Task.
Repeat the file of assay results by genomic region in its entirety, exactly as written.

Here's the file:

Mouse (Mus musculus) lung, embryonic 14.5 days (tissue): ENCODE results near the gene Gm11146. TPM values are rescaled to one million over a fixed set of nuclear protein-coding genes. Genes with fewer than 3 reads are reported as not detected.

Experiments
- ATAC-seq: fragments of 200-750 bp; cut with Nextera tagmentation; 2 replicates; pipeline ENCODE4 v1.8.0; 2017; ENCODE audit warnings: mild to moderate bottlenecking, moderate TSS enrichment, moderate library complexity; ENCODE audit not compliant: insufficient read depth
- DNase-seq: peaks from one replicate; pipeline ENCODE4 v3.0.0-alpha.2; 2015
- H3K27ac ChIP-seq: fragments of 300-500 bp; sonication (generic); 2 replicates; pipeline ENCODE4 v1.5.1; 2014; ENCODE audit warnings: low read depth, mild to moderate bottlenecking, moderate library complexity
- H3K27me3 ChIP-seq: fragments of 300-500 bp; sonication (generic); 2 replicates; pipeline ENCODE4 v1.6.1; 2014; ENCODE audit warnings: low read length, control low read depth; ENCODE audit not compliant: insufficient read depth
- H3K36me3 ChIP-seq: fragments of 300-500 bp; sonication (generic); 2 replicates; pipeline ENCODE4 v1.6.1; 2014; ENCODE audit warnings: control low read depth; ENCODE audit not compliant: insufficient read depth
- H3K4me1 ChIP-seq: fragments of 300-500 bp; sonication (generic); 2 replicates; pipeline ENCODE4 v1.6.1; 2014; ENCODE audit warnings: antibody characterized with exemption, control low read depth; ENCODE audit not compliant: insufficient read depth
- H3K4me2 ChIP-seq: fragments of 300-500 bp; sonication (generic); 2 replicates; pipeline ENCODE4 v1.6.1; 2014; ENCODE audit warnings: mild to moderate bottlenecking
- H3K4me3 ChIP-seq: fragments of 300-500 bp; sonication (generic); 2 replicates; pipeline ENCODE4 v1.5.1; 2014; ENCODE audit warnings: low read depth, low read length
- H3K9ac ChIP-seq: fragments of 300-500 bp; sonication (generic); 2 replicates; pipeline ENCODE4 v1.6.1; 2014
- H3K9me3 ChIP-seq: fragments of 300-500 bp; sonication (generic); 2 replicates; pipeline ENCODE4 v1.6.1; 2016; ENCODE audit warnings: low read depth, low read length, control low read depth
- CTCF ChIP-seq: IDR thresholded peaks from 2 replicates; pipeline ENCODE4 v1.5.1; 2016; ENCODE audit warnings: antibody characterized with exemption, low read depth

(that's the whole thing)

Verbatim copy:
Mouse (Mus musculus) lung, embryonic 14.5 days (tissue): ENCODE results near the gene Gm11146. TPM values are rescaled to one million over a fixed set of nuclear protein-coding genes. Genes with fewer than 3 reads are reported as not detected.

Experiments
- ATAC-seq: fragments of 200-750 bp; cut with Nextera tagmentation; 2 replicates; pipeline ENCODE4 v1.8.0; 2017; ENCODE audit warnings: mild to moderate bottlenecking, moderate TSS enrichment, moderate library complexity; ENCODE audit not compliant: insufficient read depth
- DNase-seq: peaks from one replicate; pipeline ENCODE4 v3.0.0-alpha.2; 2015
- H3K27ac ChIP-seq: fragments of 300-500 bp; sonication (generic); 2 replicates; pipeline ENCODE4 v1.5.1; 2014; ENCODE audit warnings: low read depth, mild to moderate bottlenecking, moderate library complexity
- H3K27me3 ChIP-seq: fragments of 300-500 bp; sonication (generic); 2 replicates; pipeline ENCODE4 v1.6.1; 2014; ENCODE audit warnings: low read length, control low read depth; ENCODE audit not compliant: insufficient read depth
- H3K36me3 ChIP-seq: fragments of 300-500 bp; sonication (generic); 2 replicates; pipeline ENCODE4 v1.6.1; 2014; ENCODE audit warnings: control low read depth; ENCODE audit not compliant: insufficient read depth
- H3K4me1 ChIP-seq: fragments of 300-500 bp; sonication (generic); 2 replicates; pipeline ENCODE4 v1.6.1; 2014; ENCODE audit warnings: antibody characterized with exemption, control low read depth; ENCODE audit not compliant: insufficient read depth
- H3K4me2 ChIP-seq: fragments of 300-500 bp; sonication (generic); 2 replicates; pipeline ENCODE4 v1.6.1; 2014; ENCODE audit warnings: mild to moderate bottlenecking
- H3K4me3 ChIP-seq: fragments of 300-500 bp; sonication (generic); 2 replicates; pipeline ENCODE4 v1.5.1; 2014; ENCODE audit warnings: low read depth, low read length
- H3K9ac ChIP-seq: fragments of 300-500 bp; sonication (generic); 2 replicates; pipeline ENCODE4 v1.6.1; 2014
- H3K9me3 ChIP-seq: fragments of 300-500 bp; sonication (generic); 2 replicates; pipeline ENCODE4 v1.6.1; 2016; ENCODE audit warnings: low read depth, low read length, control low read depth
- CTCF ChIP-seq: IDR thresholded peaks from 2 replicates; pipeline ENCODE4 v1.5.1; 2016; ENCODE audit warnings: antibody characterized with exemption, low read depth